1966 Ford Mustang
The 1966 Mustang debuted with moderate trim changes including a new grille, side ornamentation, wheel covers and gas cap. A cruisematic three-speed auto transmission became available for the 225-hp V8. The 289 “hipo” K code engine was offered with an automatic c4 transmission, it had stronger internals and a hipo automatic transmission can be identified by the outer casing of the servo is marked with a ‘C’. The long duration solid-lifter camshaft that allowed the high revving 289 to make the horsepower it was known for, was not friendly for a non stall speed automatic torque converter. The “HiPo” could be spotted very easily by the 1-inch-thick (25 mm) vibration damper, (as compared to 1/2 inch on the 225-hp version) the absence of a vacuum advance unit on the dual point distributor. With the valve covers off, there is a large letter “K” stamped between the valve springs, that along with screw in studs (vs. a pressed in stud for other 289′s) for the adjustable rocker arms. A large number of new paint and interior color options, an AM/eight-track sound system, and one of the first AM/FM mono automobile radios was also offered. It also removed the Falcon instrument cluster; the previously optional features, including the round gauges and padded sun visors, became standard equipment. The Mustang convertible would be the best-selling in 1966, with 72,119 sold, beating the number two Impala by almost 2:1.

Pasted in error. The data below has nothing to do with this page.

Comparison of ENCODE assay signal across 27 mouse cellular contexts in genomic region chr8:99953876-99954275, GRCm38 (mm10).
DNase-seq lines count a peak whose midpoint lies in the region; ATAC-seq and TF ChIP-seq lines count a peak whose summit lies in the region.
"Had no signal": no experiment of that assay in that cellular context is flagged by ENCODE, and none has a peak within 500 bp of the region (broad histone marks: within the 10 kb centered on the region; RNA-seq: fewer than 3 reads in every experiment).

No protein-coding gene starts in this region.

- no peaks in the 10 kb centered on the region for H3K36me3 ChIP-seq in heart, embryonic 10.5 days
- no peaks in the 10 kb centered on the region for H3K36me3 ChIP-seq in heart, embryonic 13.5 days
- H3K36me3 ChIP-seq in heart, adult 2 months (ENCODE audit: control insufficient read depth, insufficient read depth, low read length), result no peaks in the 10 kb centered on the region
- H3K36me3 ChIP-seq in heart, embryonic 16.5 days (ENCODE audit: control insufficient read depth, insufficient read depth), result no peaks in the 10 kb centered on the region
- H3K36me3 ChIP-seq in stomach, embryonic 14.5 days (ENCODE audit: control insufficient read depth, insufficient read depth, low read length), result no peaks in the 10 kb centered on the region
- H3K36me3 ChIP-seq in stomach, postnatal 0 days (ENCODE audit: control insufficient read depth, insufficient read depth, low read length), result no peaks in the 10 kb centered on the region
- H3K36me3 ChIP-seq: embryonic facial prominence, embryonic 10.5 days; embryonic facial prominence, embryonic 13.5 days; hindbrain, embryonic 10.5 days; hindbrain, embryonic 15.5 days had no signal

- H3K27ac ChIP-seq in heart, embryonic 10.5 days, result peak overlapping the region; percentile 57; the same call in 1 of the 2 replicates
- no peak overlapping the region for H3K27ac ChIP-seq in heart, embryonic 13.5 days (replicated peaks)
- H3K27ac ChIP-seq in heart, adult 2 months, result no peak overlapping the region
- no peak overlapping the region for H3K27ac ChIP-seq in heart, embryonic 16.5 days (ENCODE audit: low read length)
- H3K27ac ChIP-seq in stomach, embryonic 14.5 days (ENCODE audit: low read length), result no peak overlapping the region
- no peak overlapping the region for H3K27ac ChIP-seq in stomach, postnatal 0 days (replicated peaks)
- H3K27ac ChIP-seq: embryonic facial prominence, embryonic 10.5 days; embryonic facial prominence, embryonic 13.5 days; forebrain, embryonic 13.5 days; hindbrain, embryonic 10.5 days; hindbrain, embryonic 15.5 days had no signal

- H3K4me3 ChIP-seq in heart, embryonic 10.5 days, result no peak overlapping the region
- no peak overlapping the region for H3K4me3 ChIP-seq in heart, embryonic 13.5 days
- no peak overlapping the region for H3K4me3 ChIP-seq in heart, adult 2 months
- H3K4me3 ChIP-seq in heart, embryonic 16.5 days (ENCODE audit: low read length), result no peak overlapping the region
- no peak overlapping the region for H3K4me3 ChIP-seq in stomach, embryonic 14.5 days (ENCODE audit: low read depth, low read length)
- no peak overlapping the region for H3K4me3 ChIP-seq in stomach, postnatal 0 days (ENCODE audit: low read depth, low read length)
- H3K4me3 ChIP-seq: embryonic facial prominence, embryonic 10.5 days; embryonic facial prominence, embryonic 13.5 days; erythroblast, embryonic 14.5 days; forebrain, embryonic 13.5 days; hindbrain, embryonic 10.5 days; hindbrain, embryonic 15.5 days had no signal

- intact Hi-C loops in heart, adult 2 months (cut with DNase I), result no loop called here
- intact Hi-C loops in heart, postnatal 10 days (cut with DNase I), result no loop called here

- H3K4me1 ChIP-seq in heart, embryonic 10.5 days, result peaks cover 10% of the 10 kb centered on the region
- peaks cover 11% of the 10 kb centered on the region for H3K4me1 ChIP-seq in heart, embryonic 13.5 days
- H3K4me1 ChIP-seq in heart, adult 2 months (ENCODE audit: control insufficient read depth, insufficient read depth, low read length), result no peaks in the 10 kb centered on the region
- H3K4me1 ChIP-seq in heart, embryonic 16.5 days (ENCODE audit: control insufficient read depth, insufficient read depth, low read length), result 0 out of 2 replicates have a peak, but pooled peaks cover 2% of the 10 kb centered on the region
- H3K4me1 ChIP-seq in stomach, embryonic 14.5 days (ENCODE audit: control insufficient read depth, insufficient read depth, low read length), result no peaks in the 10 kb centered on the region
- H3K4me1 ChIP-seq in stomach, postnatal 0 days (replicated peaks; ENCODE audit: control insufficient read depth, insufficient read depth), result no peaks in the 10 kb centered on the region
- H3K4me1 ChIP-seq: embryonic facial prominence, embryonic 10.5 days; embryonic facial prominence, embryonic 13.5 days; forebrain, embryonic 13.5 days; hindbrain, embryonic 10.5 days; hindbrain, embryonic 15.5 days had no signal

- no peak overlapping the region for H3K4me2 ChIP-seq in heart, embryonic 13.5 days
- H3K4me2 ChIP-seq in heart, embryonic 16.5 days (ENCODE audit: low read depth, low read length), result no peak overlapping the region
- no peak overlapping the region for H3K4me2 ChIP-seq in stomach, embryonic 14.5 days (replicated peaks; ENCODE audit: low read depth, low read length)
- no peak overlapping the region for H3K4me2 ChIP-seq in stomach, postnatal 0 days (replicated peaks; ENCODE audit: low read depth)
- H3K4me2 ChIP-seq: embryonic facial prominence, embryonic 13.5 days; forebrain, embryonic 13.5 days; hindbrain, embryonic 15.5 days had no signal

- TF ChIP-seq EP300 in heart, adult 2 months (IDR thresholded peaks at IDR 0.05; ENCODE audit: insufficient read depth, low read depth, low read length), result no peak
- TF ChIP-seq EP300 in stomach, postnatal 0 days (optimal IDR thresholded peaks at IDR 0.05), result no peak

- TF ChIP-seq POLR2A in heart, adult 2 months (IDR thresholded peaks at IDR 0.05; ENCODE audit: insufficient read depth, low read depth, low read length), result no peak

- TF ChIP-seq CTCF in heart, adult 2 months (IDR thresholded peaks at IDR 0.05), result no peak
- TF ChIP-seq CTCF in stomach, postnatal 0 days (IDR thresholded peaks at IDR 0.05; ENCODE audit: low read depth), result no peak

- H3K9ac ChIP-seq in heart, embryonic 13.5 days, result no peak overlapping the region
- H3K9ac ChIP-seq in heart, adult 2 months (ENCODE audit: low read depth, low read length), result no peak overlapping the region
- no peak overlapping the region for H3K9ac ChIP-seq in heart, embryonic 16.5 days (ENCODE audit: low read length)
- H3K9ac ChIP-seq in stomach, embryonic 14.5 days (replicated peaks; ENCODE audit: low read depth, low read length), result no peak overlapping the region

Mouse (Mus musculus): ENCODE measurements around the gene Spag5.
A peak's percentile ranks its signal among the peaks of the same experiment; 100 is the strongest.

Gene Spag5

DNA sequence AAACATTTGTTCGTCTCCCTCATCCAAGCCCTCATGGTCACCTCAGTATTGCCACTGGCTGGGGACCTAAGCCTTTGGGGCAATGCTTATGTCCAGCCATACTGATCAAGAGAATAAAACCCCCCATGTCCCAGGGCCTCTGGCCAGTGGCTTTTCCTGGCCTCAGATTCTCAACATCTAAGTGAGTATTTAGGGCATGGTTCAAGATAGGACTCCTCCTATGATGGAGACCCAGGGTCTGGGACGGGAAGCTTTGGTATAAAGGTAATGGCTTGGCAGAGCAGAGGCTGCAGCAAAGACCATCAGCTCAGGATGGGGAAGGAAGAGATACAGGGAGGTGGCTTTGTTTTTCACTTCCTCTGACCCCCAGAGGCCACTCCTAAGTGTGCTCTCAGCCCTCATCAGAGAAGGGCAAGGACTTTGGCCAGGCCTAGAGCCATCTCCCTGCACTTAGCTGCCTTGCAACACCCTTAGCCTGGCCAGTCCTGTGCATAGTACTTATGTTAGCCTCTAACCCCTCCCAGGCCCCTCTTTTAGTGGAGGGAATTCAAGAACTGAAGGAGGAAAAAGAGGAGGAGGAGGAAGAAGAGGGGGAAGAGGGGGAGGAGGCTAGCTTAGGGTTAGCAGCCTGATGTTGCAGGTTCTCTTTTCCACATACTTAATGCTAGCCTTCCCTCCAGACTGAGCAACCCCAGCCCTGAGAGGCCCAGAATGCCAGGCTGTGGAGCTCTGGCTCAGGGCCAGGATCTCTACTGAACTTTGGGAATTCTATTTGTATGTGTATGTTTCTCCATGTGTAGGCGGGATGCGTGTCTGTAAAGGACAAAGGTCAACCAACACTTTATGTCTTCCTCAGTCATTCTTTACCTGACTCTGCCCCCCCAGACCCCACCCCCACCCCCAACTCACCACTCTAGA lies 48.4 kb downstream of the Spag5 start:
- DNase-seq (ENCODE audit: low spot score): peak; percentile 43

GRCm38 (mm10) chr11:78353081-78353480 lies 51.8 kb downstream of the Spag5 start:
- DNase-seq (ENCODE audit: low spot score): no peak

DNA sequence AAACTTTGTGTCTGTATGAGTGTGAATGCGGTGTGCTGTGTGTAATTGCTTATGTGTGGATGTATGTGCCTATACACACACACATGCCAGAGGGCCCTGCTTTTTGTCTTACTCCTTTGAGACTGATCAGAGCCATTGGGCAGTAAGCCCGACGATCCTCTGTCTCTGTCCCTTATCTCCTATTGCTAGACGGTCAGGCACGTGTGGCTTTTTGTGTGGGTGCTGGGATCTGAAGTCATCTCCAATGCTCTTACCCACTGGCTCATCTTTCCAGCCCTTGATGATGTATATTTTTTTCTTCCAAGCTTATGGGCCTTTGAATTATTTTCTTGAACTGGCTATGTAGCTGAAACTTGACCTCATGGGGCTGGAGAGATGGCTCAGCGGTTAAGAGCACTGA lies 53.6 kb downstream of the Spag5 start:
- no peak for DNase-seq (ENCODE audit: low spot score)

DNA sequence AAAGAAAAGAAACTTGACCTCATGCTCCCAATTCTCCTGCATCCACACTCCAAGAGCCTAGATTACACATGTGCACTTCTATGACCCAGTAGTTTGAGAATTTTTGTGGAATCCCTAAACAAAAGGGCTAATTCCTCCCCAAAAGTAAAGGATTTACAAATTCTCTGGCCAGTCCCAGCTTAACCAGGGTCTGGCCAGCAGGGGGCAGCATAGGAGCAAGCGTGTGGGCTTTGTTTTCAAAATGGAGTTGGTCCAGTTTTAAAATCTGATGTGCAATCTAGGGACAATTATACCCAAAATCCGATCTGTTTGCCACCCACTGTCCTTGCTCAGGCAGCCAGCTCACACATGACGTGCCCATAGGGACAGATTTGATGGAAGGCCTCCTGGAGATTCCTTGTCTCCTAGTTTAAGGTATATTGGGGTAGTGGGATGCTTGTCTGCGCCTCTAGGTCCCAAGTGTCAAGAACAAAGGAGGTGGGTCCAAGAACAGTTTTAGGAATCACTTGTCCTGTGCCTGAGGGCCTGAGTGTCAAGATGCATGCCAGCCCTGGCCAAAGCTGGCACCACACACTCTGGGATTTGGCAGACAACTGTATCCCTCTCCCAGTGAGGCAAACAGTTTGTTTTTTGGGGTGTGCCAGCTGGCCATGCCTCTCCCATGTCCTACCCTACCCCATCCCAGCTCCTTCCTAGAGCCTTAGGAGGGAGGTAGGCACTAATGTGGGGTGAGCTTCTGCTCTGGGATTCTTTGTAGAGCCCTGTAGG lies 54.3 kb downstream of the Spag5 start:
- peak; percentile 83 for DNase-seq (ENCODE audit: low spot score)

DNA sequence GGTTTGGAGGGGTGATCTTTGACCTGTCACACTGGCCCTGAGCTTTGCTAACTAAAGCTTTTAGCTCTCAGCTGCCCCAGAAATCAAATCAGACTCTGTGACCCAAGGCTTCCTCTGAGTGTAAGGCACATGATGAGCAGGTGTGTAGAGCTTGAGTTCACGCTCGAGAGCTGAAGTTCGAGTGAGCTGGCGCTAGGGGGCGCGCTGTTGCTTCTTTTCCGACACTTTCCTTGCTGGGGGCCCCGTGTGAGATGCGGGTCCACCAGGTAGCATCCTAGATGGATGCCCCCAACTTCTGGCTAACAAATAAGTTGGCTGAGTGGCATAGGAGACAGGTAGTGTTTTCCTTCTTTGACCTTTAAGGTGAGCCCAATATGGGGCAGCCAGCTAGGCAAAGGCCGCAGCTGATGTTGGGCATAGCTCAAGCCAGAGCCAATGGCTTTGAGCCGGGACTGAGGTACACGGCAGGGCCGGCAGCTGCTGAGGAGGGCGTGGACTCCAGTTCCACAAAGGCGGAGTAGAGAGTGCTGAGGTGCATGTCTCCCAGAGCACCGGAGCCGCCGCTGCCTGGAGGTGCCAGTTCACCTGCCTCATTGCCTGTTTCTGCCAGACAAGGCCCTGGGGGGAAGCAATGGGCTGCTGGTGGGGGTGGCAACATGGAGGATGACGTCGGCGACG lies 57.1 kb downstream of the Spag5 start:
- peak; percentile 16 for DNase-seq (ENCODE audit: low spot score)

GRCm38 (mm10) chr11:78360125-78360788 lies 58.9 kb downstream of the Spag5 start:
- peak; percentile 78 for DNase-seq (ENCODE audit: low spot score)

The 1965 and 1966 Mustangs are differentiated by variations in the exterior, despite similar design. These variations include the emblem on the quarter-panels behind the doors. In 1965 the emblem was a single vertical piece of chrome, while in 1966 the emblem was smaller in height and had three horizontal bars extending from the design, resembling an “E”. The front intake grilles and ornaments were also different. The 1965 front grille used a “honeycomb” pattern, while the 1966 version was a “slotted” style. While both model years used the “Horse and Corral” emblem on the grille, the 1965 had four bars extending from each side of the corral, while on the 1966, these bars were removed. 1966 saw introduction of ‘High Country Specal’ limited edition, 333 of them were sold in Colorado, Wyoming, and Nebraska.
When Ford wanted to introduce the Mustang in Germany, they discovered that Krupp company had already registered the name. The German company offered to sell the rights for US$10,000. Ford refused and removed the Mustang badge, instead naming it as T-5 (pre-production Mustang project name) for the German market until 1979 when Krupp copyrights expired.